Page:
adding 0.5-5 parts of polymerization initiator to said reaction mixture and heating to about 75 C.;
adding to said mixture, at a temperature of from about 75 to 80 C., an aqueous pre-emulsion including further (i) emulsifier, (ii) acrylate monomers, and (iii) cold-cross-linkable co-monomer;
a total of 1 to 10 percent by weight of cold-cross-linkable co-monomer, based on the total amount of acrylate monomers, being employed;
and further polymerization initiator;
and adding after completion of polymerization to the resultant polymer dispersion from 3 to 15 percent by weight, based on the solids content of the polymer dispersion, of a polyaminoamide colloidally soluble in water.
Description
FIELD OF THE INVENTION

This invention relates to the preparation of lacquer. More particularly it relates to a process for preparing a cold-set lacquer.

BACKGROUND OF THE INVENTION

Paints based on aqueous polymer dispersions are widely used since they have two decisive advantages compared to paints based on film formers dissolved in organic solvents: they are not combustible; and they can be handled without causing any health hazard.

The aqueous polymer dispersions may be prepared by emulsifying the desired polymerizable monomer (e.g. acrylates such as ethyl acrylate; methacrylates such as methyl methacrylate; styrene; vinyl chloride; acrylonitrile; etc.) in water. Polymerization is initiated by addition of a water-soluble polymerization initiator, typically a per-compound.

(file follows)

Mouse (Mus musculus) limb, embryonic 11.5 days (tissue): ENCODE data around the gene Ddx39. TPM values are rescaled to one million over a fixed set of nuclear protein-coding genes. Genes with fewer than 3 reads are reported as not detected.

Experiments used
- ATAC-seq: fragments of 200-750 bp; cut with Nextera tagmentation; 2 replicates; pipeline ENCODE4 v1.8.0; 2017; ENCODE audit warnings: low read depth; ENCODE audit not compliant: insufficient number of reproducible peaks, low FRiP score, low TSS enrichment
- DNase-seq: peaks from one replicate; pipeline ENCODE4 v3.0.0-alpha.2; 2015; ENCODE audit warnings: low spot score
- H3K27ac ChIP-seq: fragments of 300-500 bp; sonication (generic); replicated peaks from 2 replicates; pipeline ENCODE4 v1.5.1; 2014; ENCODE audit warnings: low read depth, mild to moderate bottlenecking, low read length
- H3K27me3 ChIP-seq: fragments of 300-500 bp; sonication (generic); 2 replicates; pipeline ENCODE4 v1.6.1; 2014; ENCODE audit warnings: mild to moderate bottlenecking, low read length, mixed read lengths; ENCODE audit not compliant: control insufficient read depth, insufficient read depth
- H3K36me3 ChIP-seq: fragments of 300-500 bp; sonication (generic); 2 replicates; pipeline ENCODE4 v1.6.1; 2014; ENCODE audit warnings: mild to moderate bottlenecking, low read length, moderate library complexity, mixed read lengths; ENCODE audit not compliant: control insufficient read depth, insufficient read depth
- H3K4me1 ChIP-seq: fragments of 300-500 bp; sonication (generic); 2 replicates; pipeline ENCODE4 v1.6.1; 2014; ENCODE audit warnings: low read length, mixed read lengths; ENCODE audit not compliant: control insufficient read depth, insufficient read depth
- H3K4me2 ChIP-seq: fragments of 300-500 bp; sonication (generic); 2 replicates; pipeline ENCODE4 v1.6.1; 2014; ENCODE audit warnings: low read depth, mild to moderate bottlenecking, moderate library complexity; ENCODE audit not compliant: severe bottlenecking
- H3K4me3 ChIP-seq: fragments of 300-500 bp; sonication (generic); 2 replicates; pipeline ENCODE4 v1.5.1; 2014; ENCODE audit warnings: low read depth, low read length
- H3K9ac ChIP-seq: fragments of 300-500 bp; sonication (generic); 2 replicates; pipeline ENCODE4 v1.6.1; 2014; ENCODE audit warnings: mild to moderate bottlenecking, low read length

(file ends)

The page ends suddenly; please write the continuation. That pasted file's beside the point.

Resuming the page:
An emulsifier is used in order to emulsify the water-insoluble monomer in the aqueous reaction mixture. However the emulsifier commonly has a harmful effect in that it may render the finished coating water-sensitive.

The prior art has heretofore attempted to obviate this disadvantage. Thus the amount of emulsifier has been reduced as far as possible; but only a relatively slight improvement in water-resistance has thereby been achieved. Other attempts to obtain dispersions from which water-proof coatings can be made have included the use of certain additives or special operating procedures.

For example W. German DT-OS No. 2,365,619 discloses that water resistance can be improved by addition of 1-10 w % (based on monomer) of a hydrocarbon or hydrocarbon mixture during or after emulsion polymerization.

W. German DT-OS No. 2,410,822 describes a process according to which emulsifier-free dispersions can be obtained containing only a small amount of polyvinyl alcohol as a protective colloid. The monomers are polymerized in a mixture of water, a water-miscible organic solvent, and a water-soluble, high molecular weight compound (containing hydroxyl, carboxyl, carboxylic amide, and/or ether groups), followed by precipitation of the polymers. The disadvantage of this process is that the organic solvent then must be at least partially removed by distillation under conditions such that the resin remains in the water as a disperse phase i.e., the dispersion must not be destroyed.